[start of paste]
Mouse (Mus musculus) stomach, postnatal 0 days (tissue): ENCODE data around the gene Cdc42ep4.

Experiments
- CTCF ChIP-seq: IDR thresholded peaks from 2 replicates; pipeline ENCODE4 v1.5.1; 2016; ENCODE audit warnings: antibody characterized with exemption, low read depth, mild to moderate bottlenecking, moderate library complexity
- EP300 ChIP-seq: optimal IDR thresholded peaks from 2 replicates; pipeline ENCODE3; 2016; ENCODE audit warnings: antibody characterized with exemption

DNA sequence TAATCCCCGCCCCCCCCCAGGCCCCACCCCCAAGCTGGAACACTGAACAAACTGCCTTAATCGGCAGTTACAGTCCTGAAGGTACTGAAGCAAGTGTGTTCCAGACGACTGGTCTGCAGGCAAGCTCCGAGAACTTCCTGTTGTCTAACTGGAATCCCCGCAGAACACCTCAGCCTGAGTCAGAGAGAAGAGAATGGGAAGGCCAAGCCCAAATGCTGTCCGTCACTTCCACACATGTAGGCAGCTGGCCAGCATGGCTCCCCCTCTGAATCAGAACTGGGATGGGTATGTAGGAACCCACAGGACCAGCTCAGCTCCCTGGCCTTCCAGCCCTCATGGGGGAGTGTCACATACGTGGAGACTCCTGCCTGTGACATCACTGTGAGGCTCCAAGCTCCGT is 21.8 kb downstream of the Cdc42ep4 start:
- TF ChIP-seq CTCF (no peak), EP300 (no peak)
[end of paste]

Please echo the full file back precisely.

Mouse (Mus musculus) stomach, postnatal 0 days (tissue): ENCODE data around the gene Cdc42ep4.

Experiments
- CTCF ChIP-seq: IDR thresholded peaks from 2 replicates; pipeline ENCODE4 v1.5.1; 2016; ENCODE audit warnings: antibody characterized with exemption, low read depth, mild to moderate bottlenecking, moderate library complexity
- EP300 ChIP-seq: optimal IDR thresholded peaks from 2 replicates; pipeline ENCODE3; 2016; ENCODE audit warnings: antibody characterized with exemption

DNA sequence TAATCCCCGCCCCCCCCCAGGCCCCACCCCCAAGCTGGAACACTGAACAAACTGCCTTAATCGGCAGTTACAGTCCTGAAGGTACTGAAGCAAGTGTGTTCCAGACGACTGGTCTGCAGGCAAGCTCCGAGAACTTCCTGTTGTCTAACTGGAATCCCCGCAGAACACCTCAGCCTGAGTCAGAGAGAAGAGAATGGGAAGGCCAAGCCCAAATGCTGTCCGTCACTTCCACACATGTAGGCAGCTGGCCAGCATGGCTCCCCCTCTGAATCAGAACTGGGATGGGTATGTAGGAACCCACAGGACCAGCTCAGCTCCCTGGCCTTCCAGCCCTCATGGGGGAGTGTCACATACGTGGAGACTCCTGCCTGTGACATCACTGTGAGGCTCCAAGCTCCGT is 21.8 kb downstream of the Cdc42ep4 start:
- TF ChIP-seq CTCF (no peak), EP300 (no peak)